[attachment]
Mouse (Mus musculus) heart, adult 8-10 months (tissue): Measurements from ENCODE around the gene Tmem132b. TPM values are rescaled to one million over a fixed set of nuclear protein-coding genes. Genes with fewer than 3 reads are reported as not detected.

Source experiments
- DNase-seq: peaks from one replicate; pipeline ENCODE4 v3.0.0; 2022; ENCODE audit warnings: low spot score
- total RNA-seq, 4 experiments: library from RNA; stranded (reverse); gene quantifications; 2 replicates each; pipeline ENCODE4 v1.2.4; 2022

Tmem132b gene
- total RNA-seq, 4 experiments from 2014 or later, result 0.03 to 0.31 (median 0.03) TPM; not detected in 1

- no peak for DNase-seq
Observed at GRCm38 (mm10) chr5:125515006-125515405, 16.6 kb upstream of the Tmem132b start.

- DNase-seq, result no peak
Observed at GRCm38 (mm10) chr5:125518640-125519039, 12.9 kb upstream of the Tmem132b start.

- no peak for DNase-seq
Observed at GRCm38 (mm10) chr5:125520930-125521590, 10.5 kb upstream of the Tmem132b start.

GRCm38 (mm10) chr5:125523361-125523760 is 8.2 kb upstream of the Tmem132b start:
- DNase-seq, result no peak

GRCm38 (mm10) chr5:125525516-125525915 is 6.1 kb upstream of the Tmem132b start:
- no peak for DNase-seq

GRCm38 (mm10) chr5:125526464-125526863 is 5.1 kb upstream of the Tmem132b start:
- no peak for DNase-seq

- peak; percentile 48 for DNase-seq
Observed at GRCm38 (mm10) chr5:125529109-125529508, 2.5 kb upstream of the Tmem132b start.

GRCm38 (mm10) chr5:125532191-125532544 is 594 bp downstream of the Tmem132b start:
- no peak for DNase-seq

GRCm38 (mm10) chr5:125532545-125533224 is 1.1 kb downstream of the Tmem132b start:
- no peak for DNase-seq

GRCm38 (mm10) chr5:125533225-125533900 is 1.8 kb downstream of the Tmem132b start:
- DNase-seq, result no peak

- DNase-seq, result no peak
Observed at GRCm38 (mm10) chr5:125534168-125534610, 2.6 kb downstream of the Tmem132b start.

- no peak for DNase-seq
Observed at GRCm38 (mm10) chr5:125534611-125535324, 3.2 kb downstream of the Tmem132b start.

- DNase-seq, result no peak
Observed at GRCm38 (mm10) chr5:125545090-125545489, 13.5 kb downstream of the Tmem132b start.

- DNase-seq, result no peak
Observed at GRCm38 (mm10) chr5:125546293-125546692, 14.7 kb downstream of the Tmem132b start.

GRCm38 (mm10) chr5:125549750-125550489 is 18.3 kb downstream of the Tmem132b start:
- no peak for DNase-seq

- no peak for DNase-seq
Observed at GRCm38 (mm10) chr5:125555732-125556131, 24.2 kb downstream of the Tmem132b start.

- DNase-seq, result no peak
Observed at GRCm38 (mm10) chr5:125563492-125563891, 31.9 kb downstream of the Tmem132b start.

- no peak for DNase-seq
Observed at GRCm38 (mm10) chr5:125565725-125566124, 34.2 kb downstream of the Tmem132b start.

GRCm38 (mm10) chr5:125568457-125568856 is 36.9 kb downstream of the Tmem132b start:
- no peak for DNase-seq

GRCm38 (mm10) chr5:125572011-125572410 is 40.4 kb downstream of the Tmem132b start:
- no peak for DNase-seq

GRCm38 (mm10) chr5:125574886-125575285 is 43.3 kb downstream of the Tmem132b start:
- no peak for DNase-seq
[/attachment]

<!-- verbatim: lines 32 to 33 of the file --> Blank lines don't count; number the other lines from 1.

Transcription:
Observed at GRCm38 (mm10) chr5:125545090-125545489, 13.5 kb downstream of the Tmem132b start.

- DNase-seq, result no peak